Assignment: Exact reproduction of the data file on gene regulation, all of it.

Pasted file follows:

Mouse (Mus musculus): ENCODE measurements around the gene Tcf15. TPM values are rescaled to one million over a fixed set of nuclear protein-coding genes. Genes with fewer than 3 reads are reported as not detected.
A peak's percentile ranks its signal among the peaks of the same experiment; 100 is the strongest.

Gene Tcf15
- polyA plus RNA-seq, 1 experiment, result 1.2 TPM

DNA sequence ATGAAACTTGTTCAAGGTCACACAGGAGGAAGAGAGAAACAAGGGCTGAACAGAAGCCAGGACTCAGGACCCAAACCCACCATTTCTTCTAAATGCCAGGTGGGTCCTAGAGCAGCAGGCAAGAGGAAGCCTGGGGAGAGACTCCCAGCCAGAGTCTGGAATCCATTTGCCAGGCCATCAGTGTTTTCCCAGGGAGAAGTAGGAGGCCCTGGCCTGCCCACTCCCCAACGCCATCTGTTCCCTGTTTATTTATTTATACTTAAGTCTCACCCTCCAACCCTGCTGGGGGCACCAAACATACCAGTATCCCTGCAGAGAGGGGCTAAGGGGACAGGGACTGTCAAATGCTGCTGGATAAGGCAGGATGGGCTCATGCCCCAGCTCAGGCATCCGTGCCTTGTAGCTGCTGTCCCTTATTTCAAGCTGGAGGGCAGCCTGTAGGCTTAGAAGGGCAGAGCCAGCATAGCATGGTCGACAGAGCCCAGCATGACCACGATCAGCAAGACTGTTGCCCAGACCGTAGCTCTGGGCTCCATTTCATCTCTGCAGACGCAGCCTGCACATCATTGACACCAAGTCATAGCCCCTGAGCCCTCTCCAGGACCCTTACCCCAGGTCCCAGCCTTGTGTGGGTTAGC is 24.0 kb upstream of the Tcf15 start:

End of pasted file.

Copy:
Mouse (Mus musculus): ENCODE measurements around the gene Tcf15. TPM values are rescaled to one million over a fixed set of nuclear protein-coding genes. Genes with fewer than 3 reads are reported as not detected.
A peak's percentile ranks its signal among the peaks of the same experiment; 100 is the strongest.

Gene Tcf15
- polyA plus RNA-seq, 1 experiment, result 1.2 TPM

DNA sequence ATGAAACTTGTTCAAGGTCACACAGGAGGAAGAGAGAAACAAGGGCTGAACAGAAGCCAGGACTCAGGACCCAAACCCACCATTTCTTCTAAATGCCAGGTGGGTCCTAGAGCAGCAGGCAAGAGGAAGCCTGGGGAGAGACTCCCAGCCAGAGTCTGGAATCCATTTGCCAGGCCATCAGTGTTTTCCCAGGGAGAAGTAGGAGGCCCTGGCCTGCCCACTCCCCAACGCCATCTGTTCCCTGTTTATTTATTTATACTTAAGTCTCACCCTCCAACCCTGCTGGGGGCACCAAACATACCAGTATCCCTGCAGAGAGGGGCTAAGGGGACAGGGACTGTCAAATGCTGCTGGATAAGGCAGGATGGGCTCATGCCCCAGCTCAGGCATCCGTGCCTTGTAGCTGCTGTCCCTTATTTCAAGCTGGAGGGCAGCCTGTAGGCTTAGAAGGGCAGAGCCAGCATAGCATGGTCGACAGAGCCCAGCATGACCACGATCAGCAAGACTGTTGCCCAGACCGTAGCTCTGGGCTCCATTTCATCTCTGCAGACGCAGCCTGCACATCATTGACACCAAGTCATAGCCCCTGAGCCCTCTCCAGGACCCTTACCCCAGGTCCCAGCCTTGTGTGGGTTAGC is 24.0 kb upstream of the Tcf15 start: